We expend a lot of thought into what the church is. For some of us, the Bible gives a very clear definition of this subject, for other sit is difficult to talk about such a precise definition. However, apart from its general definitions, the unchangeable truth of the church is that it is made up of people. The church is human. The unity of people and the values, traditions and common spirt that this unity produces for the service and worship of the Lord can be evaluatedin the top five of what defines the church. Of course, it is not possible for the church, whose building block is human, to move forwar dwithout struggling with human problems.
And yet I’ve been thinking mostly about our red lines lately. Or I have to think about them. Apart from the inevitable clashes in relationships between siblings, it is mostly on situations where red lines touch each other, comfort zones are invaded, or hostile feelings arise.
Do all brothers/sister love each other? I’m not asking if he should, I am asking do they love each other? Of course, there will be those who will say no. Of course, we may think that there will be brothers and sisters with whom we have problems or with whom we get along less than others. But my main concern here is lack of love, or even planned evil towards someone. Is such a thing possible in church? I suppose it’s not that hard for those who have spent many years in the church setting to say yes to this. At this point, I do not want to take up the long and useless discussion of who is a brother and who is not. The situation is so dire that we try to find our way without stepping on the red lines like that famous map of the London subway. Of course, we are still trying to protect our own lines. These lines are the result of our lifelong experience, conflict and personal development process. I don’t think most of them are part of the change expected in us after meeting Christ. Because I believe that it is more than a fait accompli that the human being, whose bone structure is not very open to change, and where behavioral and social changes take place more often, is subject to a total purification in the church. Therefore, our red lines are actually our selfish boundaries that resist the work of Christ in us, and certainly create conflict with others (brothers). And whether we are aware of their existence or not, this is how we fill the useless gaps of the structure we call the church. It is important that the church is kept free of empty spaces. However, this is not a structure filled with red lines.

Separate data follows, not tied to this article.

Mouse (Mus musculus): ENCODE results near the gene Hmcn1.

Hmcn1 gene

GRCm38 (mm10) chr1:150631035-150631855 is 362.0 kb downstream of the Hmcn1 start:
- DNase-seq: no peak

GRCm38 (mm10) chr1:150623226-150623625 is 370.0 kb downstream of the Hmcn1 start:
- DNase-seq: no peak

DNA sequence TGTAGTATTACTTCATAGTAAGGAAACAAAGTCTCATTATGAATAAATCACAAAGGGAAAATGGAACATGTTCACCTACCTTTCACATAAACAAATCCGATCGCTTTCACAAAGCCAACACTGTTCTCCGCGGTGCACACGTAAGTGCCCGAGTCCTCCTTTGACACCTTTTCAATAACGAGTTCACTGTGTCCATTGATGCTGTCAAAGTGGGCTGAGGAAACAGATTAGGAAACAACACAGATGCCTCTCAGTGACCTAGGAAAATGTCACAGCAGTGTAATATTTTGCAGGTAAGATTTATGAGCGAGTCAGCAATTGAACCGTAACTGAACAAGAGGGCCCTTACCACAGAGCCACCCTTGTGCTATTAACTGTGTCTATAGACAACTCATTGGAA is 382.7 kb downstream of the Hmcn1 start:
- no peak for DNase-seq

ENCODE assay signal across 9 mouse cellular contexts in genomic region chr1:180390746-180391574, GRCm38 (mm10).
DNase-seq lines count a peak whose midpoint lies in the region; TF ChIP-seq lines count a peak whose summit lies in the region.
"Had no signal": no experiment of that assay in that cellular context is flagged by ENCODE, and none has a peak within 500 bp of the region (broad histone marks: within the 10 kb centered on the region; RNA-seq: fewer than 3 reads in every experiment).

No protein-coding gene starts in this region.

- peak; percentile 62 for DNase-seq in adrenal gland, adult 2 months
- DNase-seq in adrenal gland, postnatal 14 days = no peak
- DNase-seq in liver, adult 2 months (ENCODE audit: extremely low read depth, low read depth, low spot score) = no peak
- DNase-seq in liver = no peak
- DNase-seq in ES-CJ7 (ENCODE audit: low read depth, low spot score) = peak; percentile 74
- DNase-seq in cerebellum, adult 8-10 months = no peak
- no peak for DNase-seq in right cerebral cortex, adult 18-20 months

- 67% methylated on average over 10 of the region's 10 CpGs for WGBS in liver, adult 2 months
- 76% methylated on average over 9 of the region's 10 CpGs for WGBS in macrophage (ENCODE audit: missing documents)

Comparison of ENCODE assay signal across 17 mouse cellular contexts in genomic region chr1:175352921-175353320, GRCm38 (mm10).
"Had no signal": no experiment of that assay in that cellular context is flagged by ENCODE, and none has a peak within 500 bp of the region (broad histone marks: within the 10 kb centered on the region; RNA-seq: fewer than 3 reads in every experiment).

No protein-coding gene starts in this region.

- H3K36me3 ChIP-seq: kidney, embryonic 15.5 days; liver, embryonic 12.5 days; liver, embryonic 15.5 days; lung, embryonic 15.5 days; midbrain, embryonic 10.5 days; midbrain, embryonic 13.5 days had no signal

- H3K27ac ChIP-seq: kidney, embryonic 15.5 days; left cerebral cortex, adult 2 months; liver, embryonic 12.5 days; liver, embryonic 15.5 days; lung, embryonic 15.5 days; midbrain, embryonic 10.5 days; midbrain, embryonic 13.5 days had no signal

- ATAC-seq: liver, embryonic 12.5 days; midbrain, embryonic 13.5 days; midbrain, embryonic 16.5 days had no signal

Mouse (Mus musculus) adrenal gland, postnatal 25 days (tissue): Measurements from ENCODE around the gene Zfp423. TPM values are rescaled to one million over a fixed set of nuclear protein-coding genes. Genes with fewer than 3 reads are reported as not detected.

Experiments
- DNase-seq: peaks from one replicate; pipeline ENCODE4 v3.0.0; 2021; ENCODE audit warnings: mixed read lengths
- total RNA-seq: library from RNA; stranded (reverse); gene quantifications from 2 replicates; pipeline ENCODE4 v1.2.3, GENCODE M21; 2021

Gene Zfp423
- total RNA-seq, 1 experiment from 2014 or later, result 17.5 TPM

Let’s open the red lines issue a little bit. The first step is taken by criticizing others, praising oneself, and categorizing what we “deserve”. At that point, I and the others are creating the truth and developing feelings and thoughts about how the church or the services involved should be on the lines I want. This is starting to reflect in my relationships. Then I identify (or even create if it doesn’t exist) a theological side that I draw from appropriate and perhaps quite solid sources. I exercise a controlling and inconsistent rule over everything that this little dominion I have created in myself comes into contact with. I create frictions and then open rivalry with brothers and sisters. I am important. This is my motto or life motto. Mistakes of others turn into hostility of others, and after a while their existence becomes a problem. This is the process I’m talking about, not a complete isolation. I am able to maintain some relationships that will feed “me”. It doesn’t matter where the church is dragged or what it lacks. It creates a spiritual atmosphere that is doomed to conflicts and their consequences, and the worst thing is that I am the one who complains the most. Because I am still important.
Does the ministry work without me? Might the church remain unhealthy without my values and their contribution? If I don’t explain, will others understand? Can what is right or wrong be chosen without my judgment? Finally we come to these questions. Church means the red lines I draw. In case of disagreement, I stretch those lines straighter, thicker, almost like a wall, and go on the defensive. Sometimes I make them sharp and hard and attack. We are all exposed to or become the subject of similar conflicts from time to time.
What does church actually mean? I don’t want to be so ambitious as to pinpoint a theological truth to it. However, I have experienced this; First of all, the church is not a place that will continue to exist and where you can contribute by insisting on “I”. By giving up our red lines, we can all enrich the church and give a boost to our spiritual growth. The Church, of course, exists for all to benefit, be healed, and grow. But this does not mean pushing others away and imposing ourselves, blaming others in every conflict, letting others disappearbbecause of our comfort zones, and creating an unnecessary agenda with “without me” questions. In the most cliché terms, we are the church, and the church is for us. A church that increases itsgreen lines is beneficial for the whole world.